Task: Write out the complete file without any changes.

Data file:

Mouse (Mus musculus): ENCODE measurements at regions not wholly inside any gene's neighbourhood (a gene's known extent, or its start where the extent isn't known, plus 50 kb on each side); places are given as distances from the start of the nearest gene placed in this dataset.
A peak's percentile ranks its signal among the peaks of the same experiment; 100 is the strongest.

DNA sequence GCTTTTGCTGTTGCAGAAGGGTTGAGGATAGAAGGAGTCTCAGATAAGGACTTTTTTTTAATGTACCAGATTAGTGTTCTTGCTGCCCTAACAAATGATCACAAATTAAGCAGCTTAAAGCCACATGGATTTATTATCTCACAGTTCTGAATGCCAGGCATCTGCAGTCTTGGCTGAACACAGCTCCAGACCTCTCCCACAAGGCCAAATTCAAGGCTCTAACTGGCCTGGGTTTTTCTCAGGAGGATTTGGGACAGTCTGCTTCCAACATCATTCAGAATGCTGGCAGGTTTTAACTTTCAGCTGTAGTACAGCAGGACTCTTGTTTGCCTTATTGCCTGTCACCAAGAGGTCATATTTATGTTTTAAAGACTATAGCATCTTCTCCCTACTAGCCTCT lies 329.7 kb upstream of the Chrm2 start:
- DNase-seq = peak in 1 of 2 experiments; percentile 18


Mouse (Mus musculus): ENCODE measurements at regions not wholly inside any gene's neighbourhood (a gene's known extent, or its start where the extent isn't known, plus 50 kb on each side); places are given as distances from the start of the nearest gene placed in this dataset.
A peak's percentile ranks its signal among the peaks of the same experiment; 100 is the strongest.

DNA sequence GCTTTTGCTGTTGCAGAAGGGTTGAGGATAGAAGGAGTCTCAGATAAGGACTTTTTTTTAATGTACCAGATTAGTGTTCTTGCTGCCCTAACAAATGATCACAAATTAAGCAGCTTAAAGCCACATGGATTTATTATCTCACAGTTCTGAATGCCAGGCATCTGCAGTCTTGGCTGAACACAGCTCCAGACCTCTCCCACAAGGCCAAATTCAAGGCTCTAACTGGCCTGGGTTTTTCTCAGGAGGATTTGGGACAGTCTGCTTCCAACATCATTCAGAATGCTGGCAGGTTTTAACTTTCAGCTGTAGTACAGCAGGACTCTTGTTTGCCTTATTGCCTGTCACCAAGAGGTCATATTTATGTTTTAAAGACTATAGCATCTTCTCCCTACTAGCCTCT lies 329.7 kb upstream of the Chrm2 start:
- DNase-seq = peak in 1 of 2 experiments; percentile 18